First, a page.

The History Of
By John Schneider
The potential of radio for ministering to the public was obvious from the beginning to pastor and administrators of the Glad Tidings Temple, located on Ellis Street in San Francisco. A radio application was made in 1922, and a license was granted, giving the call letters KDZX. There is no evidence that the station ever went on the air, however, and the call letters had been deleted by July of the following year.
The church’s second attempt at building a radio station was more successful, however. A license was issued again in 1925 for the call letters KFVZ. These call letters were chosen by the Federal Radio Commission in their pattern of issuing call letters in alphabetical order. Indications are that the call letters were never used, and that the church requested and was granted a modification of the call letters to KGTT, standing for “Glad Tidings Temple.”
The station went on the air November 30, 1925, with a power of 50 watts, and was operated by the pastor, Robert J. Craig, who also served as the station’s manager and announcer. The station initially broadcast on 1420 kc., where it shared the frequency with KFQU in Holy City, California.
Sometime before 1930, the station was transferred to the Golden Gate Church, and the call letters were changed to KGGC. (It may be that this simply represented a change of name of the church, however.)
KGTT/KGGC had been a minor station in the Bay Area through the twenties and thirties. That changed in 1939 when Sherwood Patterson purchased the station and changed the call letters to KSAN. New studios were constructed in the Merchandise Mart near Market Street. A radio tower was erected on the roof of the building, and a 250 watt transmitter was installed.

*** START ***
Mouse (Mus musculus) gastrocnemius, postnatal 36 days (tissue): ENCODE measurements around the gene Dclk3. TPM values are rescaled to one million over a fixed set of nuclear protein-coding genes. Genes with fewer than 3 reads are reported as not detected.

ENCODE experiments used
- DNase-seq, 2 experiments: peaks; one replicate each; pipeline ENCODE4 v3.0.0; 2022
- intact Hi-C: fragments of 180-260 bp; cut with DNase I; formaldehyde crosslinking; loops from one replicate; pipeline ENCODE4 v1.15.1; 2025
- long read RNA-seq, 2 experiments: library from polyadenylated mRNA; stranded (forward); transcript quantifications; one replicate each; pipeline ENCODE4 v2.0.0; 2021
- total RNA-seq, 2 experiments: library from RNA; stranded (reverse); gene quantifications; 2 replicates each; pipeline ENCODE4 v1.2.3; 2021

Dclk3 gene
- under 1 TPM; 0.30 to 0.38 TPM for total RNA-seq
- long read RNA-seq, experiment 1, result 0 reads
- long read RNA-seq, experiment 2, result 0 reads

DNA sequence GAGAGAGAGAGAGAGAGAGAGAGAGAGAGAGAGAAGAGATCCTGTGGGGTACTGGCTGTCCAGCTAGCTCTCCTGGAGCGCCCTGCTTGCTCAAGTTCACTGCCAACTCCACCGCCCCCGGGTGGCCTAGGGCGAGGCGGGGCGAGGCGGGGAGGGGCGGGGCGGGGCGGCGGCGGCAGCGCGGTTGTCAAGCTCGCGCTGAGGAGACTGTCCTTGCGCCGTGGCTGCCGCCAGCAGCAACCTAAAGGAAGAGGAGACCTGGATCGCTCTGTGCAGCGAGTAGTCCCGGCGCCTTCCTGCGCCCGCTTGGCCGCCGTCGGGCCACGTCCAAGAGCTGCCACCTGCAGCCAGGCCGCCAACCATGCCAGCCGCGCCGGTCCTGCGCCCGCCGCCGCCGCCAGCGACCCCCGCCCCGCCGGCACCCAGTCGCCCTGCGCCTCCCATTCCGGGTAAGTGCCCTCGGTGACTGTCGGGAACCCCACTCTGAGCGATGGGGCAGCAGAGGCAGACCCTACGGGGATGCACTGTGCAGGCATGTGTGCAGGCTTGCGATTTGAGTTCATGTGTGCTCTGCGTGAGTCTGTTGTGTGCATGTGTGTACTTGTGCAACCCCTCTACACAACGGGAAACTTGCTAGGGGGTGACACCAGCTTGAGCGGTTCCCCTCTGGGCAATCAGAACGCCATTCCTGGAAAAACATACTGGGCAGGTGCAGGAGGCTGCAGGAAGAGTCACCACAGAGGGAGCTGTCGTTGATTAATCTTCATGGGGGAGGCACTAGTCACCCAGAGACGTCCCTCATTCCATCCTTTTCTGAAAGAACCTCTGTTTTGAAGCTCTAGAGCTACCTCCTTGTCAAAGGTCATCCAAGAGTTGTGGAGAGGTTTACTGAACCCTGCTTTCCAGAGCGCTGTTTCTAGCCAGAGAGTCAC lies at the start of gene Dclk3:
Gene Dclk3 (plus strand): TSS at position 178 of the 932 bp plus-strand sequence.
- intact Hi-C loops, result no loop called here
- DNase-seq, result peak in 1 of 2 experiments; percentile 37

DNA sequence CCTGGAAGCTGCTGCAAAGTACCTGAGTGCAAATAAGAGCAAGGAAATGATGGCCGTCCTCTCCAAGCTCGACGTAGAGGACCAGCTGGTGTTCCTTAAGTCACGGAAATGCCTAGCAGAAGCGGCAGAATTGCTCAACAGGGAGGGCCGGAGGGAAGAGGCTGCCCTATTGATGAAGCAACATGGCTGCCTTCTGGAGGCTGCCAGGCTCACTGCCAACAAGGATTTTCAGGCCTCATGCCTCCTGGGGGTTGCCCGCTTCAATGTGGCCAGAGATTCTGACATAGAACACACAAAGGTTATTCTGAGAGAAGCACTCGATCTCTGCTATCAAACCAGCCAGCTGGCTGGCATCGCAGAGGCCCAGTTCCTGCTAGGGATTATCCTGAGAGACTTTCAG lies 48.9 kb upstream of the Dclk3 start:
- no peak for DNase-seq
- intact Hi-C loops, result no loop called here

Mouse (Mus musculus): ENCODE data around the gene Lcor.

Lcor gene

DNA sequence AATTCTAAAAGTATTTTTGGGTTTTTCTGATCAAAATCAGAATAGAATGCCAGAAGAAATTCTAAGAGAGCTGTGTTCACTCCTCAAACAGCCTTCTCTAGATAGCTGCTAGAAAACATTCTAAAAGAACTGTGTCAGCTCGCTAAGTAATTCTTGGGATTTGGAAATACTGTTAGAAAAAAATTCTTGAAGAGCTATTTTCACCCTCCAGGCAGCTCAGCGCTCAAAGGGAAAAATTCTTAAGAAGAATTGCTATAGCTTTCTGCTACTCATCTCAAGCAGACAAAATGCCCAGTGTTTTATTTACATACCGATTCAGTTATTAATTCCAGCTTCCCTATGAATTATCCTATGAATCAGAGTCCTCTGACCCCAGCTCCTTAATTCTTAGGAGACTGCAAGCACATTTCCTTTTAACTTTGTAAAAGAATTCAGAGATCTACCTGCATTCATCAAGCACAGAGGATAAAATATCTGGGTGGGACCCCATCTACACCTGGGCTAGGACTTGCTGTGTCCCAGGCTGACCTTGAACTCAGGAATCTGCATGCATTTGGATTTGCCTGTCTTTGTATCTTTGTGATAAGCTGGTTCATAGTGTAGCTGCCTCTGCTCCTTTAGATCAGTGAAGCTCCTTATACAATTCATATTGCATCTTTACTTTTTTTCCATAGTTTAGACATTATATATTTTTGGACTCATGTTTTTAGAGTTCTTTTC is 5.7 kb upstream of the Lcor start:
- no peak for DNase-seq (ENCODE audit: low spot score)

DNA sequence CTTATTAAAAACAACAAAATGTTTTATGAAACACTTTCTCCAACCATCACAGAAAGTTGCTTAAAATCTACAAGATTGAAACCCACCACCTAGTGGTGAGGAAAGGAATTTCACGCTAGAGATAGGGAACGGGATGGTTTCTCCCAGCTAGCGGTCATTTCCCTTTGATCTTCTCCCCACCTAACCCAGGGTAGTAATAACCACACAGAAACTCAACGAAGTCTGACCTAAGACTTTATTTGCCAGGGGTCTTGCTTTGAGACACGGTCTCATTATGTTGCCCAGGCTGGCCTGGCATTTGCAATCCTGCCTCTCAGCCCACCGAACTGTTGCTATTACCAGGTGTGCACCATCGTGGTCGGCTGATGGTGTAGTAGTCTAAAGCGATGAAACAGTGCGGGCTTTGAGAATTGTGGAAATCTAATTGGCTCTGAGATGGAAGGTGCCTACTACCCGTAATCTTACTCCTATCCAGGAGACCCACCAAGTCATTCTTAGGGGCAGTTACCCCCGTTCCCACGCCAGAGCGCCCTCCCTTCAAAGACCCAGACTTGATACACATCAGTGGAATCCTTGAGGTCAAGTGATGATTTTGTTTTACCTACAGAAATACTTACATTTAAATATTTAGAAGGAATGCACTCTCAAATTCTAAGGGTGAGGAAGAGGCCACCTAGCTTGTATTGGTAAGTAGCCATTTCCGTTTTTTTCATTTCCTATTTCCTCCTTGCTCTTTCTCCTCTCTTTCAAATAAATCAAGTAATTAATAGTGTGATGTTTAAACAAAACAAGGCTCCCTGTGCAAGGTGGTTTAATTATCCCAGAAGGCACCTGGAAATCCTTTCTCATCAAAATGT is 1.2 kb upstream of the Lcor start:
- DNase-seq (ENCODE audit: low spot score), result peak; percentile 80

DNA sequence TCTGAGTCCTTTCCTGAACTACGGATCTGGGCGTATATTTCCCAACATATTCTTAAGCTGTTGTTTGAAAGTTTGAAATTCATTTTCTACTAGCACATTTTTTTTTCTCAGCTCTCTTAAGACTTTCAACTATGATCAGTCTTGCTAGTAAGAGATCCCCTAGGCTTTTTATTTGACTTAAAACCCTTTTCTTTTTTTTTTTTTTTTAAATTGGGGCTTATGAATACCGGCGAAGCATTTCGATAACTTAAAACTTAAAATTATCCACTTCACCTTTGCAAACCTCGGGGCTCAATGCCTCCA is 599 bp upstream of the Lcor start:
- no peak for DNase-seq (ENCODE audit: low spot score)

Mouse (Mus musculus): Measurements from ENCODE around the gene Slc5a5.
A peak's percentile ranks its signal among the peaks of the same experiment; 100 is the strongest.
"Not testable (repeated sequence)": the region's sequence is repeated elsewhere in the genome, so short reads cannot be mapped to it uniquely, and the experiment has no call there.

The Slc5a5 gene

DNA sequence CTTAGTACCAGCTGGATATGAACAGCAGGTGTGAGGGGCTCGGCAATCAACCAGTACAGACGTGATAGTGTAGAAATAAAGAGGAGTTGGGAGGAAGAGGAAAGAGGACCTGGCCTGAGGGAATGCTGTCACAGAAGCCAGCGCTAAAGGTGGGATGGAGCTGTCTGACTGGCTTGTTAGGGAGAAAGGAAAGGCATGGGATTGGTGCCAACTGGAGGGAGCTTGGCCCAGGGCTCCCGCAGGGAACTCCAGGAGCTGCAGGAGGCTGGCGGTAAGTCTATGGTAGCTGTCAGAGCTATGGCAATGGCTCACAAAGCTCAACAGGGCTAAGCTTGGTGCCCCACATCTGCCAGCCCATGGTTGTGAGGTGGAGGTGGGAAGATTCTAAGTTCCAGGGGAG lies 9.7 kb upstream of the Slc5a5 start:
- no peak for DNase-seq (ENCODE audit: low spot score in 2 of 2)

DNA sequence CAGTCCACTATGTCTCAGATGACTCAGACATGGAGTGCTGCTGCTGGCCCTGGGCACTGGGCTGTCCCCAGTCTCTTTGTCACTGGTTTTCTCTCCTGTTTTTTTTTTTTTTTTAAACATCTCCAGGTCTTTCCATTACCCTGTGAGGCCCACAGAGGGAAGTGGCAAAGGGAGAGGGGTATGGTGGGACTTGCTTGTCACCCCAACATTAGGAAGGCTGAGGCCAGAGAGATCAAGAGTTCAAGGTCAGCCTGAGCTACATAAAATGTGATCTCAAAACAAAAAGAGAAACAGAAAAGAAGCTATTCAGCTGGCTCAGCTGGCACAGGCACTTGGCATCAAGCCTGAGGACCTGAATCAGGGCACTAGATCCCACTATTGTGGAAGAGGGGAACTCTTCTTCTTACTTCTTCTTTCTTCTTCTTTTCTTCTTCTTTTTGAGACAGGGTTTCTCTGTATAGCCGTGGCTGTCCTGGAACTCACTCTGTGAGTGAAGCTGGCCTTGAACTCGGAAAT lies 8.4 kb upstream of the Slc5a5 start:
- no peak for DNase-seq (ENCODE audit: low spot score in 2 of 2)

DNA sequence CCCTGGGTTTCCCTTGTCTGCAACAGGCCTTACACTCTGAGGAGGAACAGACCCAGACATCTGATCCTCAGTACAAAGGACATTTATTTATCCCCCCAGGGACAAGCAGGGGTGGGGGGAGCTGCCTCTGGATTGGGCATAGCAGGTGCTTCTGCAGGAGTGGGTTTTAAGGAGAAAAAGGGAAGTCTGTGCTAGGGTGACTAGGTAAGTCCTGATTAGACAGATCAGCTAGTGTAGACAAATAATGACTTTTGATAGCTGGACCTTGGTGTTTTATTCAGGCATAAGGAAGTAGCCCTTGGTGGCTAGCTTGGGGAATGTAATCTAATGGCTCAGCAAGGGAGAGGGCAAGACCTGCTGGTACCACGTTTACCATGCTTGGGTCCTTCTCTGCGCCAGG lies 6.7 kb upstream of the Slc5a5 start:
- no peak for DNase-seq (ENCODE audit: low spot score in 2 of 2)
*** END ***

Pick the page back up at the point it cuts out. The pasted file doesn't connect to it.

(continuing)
The reborn station attracted considerable attention with its programming of popular music and disk jockeys. Two popular KSAN personalities in 1941 were Les Malloy and Vic Paulsen. Evening host Malloy called himself the “Midnight Son,” while Paulsen, who held down the morning shift, was known as the “Rising Son.” After the Pearl Harbor attack later that year, however, Paulson’s nickname was quickly dropped.
Dave Crosatto had the first sponsored all-night program in the Bay Area on KSAN, supported by the Mark Hopkins Hotel and the Yellow Cab Company. Perhaps the most notable aspect of KSAN’s programming, however, was its devotion to horse race results. At any time of the day, programs were interrupted to announce the latest results from Golden Gate Fields. The station found instant success with this policy, as Vic Paulsen told it. He explained that even people who didn’t like the station would listen, just to keep up on their bets. This policy did not win any fans at the F.C.C., however, and the station reportedly lost its bid for a 1,000 watt frequency to a Santa Cruz station because it gave more attention to race results than to public service features.
KSAN remained as a popular music station in the Bay Area throughout the forties and early fifties. In the mid fifties, the music format was changed to feature rhythm and blues music, aimed at a primarily black audience. This continued to be the station’s reason for existence for a number of years. In 1964, the station was purchased by Les Malloy, who changed the call letters to KSOL, reflecting the evolution of rhythm and blues into “Soul” music.
The station competed for the black audience with KDIA in Oakland (formerly KLS and KWBR) until 1971. That year, the station was sold again, and the call letters were changed to KEST. Programming was changed to feature mainstream adult-oriented music, despite many complaints from the station’s loyal black listeners. KEST was acquired by Douglas Broadcasting, Inc., in December of 1988.
Radio Service Bulletins, 1922 and 1925.
Interview between author and Vic Paulsen, former KSAN announcer, San Francisco, California, December 9, 1970.
Interview between author and Dave Crosatto, former KSAN announcer, San Francisco, California, April 27, 1970.
The Federal Radio Commission Station List, as authorized on 11/11/28. With research by Barry Mishkind, 1993-94.